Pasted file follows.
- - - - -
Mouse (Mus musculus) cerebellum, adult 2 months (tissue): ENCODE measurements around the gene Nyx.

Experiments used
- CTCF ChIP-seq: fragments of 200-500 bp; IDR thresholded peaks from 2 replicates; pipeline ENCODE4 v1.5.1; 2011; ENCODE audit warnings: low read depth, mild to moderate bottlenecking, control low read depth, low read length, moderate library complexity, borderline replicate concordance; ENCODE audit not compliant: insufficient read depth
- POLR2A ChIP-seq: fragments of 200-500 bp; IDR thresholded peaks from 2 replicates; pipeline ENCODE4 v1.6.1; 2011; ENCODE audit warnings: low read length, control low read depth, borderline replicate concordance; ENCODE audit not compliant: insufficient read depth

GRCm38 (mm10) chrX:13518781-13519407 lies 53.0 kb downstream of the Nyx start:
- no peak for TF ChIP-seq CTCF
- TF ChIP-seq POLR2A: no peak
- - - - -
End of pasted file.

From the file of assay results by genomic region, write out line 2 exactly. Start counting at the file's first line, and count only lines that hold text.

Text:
Experiments used